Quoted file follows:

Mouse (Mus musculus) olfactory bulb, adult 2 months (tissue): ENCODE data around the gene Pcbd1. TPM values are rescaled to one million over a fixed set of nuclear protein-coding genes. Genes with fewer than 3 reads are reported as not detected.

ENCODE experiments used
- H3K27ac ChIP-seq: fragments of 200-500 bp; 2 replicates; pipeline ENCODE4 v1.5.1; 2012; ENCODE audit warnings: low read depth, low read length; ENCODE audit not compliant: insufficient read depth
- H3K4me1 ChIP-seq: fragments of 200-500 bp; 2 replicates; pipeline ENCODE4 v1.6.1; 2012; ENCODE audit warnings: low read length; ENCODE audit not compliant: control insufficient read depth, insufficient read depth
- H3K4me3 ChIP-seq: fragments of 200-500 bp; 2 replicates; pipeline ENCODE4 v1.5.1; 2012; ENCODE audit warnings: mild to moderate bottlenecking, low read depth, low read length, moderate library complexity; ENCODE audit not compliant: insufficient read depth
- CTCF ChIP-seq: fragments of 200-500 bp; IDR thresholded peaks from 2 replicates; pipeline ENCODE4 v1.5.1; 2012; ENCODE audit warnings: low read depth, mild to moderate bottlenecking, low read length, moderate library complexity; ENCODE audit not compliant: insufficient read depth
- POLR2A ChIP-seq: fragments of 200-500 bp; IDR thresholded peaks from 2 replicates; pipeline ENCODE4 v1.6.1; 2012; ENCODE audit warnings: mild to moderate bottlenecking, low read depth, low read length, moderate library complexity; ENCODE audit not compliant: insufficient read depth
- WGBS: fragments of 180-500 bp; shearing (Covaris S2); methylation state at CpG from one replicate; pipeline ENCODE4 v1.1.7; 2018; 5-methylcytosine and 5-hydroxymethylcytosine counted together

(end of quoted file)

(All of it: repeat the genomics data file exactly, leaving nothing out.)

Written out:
Mouse (Mus musculus) olfactory bulb, adult 2 months (tissue): ENCODE data around the gene Pcbd1. TPM values are rescaled to one million over a fixed set of nuclear protein-coding genes. Genes with fewer than 3 reads are reported as not detected.

ENCODE experiments used
- H3K27ac ChIP-seq: fragments of 200-500 bp; 2 replicates; pipeline ENCODE4 v1.5.1; 2012; ENCODE audit warnings: low read depth, low read length; ENCODE audit not compliant: insufficient read depth
- H3K4me1 ChIP-seq: fragments of 200-500 bp; 2 replicates; pipeline ENCODE4 v1.6.1; 2012; ENCODE audit warnings: low read length; ENCODE audit not compliant: control insufficient read depth, insufficient read depth
- H3K4me3 ChIP-seq: fragments of 200-500 bp; 2 replicates; pipeline ENCODE4 v1.5.1; 2012; ENCODE audit warnings: mild to moderate bottlenecking, low read depth, low read length, moderate library complexity; ENCODE audit not compliant: insufficient read depth
- CTCF ChIP-seq: fragments of 200-500 bp; IDR thresholded peaks from 2 replicates; pipeline ENCODE4 v1.5.1; 2012; ENCODE audit warnings: low read depth, mild to moderate bottlenecking, low read length, moderate library complexity; ENCODE audit not compliant: insufficient read depth
- POLR2A ChIP-seq: fragments of 200-500 bp; IDR thresholded peaks from 2 replicates; pipeline ENCODE4 v1.6.1; 2012; ENCODE audit warnings: mild to moderate bottlenecking, low read depth, low read length, moderate library complexity; ENCODE audit not compliant: insufficient read depth
- WGBS: fragments of 180-500 bp; shearing (Covaris S2); methylation state at CpG from one replicate; pipeline ENCODE4 v1.1.7; 2018; 5-methylcytosine and 5-hydroxymethylcytosine counted together